Interview Question

Front End Engineer Interview

-Menlo Park, CA

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Given an input array and another array that describes a new index for each element, mutate the input array so that each element ends up in their new index. Discuss the runtime of the algorithm and how you can be sure there won't be any infinite loops.

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24 Answers

11

Essentially the same as Anh's answer but less code, assuming ES5 is available var arr = ["a","b","c","d","e","f"]; var indices = [2, 3, 4, 0, 5, 1]; arr = indices.map(function (item, index) { return arr[indices.indexOf(index)]; });

Kyle on

3

function reposition(arr, indices) { var newArr = []; // I'm not sure if extra space is allowed. If it is, the solution should be this simple. for(var i = 0; i < arr.length; ++i) { var newIndex = indices[i]; newArr[newIndex] = arr[i]; } return newArr; } var arr = ["a", "b", "c", "d", "e", "f"]; var indices = [2, 3, 4, 0, 5, 1]; reposition(arr, indices); // returns: ["d", "f", "a", "b", "c", "e"]

Anh Nguyen on

2

function repositionElements(arr, indices) { // assert(arr.length === indices.length) var moved = []; for (var i = 0; i < arr.length; i++) { moved.push(false); } var moveFrom, moveTo, itemToMove; for (moveFrom = 0; moveFrom < arr.length; moveFrom++) { itemToMove = arr[moveFrom]; while (!moved[moveFrom]) { moveTo = indices[moveFrom]; var tmpItem = arr[moveTo]; arr[moveTo] = itemToMove; itemToMove = tmpItem; moved[moveFrom] = true; moveFrom = moveTo; } } return arr; } var arr = ["a", "b", "c", "d", "e", "f"], indices = [2, 3, 4, 0, 5, 1]; repositionElements(arr, indices); // returns: ["d", "f", "a", "b", "c", "e"]

Attila on

1

function remap(arr1, arr2){ var tmp1 = arr1.slice(); arr2.map(function(newIdx, realIdx){ arr1[newIdx] = tmp1[realIdx]; }); }

Kaanon on

1

Simple solution using .map() & ES6: const inputArray = ["one", "two", "three", "four", "five", "six"] const indexArray = [2, 1, 3, 5, 4, 6] function mutate(input, index) { const newArray = index.map(i => input[i - 1]) return newArray } // output: ["two", "one", "three", "five", "four", "six"]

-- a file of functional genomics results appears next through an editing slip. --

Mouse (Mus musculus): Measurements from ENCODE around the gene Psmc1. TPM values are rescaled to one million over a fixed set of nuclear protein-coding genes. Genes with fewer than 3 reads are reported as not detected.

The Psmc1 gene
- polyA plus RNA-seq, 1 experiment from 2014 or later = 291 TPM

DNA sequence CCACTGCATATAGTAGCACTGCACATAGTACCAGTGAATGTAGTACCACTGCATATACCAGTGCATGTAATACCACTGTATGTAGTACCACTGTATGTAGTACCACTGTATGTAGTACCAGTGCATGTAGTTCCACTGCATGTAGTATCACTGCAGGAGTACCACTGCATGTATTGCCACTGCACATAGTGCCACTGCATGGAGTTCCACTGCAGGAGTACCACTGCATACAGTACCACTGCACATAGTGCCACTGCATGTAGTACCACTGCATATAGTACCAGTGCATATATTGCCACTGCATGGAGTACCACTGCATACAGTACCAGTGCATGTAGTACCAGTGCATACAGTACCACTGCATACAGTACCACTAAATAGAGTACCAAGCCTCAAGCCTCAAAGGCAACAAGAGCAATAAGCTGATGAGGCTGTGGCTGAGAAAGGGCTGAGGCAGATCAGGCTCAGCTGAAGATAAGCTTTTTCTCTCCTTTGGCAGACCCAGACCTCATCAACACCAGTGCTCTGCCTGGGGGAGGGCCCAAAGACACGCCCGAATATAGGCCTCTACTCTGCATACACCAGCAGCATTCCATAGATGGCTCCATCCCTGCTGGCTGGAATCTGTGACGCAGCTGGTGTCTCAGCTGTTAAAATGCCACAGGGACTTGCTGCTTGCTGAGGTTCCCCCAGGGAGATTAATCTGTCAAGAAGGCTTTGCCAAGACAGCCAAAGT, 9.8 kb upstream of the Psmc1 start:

Anonymous on

1

OK, and here's my in place version. It could definitely be improved since I just wrote it using the bubble sort algorithm. Any other sorting algorithm would work just fine too. Basically it works by sorting the index array and every time something in the index array is moved, it moves the same elements on the original array. function mutateArray(arr,indexes) { var swapped = true; while(swapped) { swapped = false; for(var i = 1; i indexes[i]) { swap(arr,i-1,indexes[i-1]); swap(indexes, i-1, indexes[i-1]); swapped = true; } } } } function swap(arr, oldIx, newIx) { var temp = arr[newIx]; arr[newIx] = arr[oldIx]; arr[oldIx] = temp; } An example: var arr = [5,2,1,8,9,1]; var indexes = [2,4,1,0,3,5]; var expectedResult = [8,1,5,9,2,1];

Jessica on

0

function changeArr(arr,indArr) { var i, retArr = []; for( i = 0; i

Simple Javascript solution on

0

Also for those using indexOf that's an extra O(n) you're using there!

Marti on

0

let input = [1,2,3,4,5]; let newIndex = [3,1,0,4,2]; function transform(input, newIndex) { let res = []; for (let i = 0; i < input.length; i++) { let index= newIndex[i]; let val = input[i]; res[index] = val; } return res; } function transform2(input, newIndex) { let i = 0; while (i < input.length) { if (i == newIndex[i]) { i++; } else { swap(input, i, newIndex[i]); swap(newIndex, i, newIndex[i]); } } } function swap(arr, i, j) { let temp = arr[i]; arr[i] = arr[j]; arr[j] = temp; }

Anonymous on

0

function sort(a,b){ for(let i=0, l=b.length; i

Andy on

0

function correctTheOrder(arr, indices) { return arr.map((noUse, index) => { return arr[indices.indexOf(index)] }) } // Time complexity = O(n2) // Space complexity = O(n) function correctTheOrder2(arr, indices) { let i = 0; while (i < arr.length) { if (indices[i] === i) { i++; } else { let temp = arr[i]; arr[i] = arr[indices[i]]; arr[indices[i]] = temp; temp = indices[i]; indices[i] = indices[indices[i]]; indices[temp] = temp; } } return arr; } // Time complexity = O(n) // Space complexity = O(1)

YoYo on

0

O(n) time and O(1) solution. Only issue is input can't be negatives or zeroes. function changeIdxO1(A,I) { for (let i = 0; i 0) { [A[next], A[current]] = [A[current], A[next]]; [I[next], I[current]] = [I[current], I[next]]; A[next] = -A[next]; next = I[current]; } } for (let i = 0; i < A.length; i++) A[i] = Math.abs(A[i]); return A; }

Yx on

0

const updatePositions = (A,B) => B.map(item => A[item]) Would that be enough?

ela pou sai on

1

or if you truly want to mutate the array rather than outputting a new array: let inputArray = ["one", "two", "three", "four", "five", "six"] const indexArray = [2, 1, 3, 5, 4, 6] inputArray = indexArray.map(i => inputArray[i-1]) // output: ["two", "one", "three", "five", "four", "six"]

Anonymous on

0

const sortBy = (inputArr, idxArr) => idxArr.reduce((acc, x) => acc.concat(inputArr[x]), [])

Ariel Azoulay on

0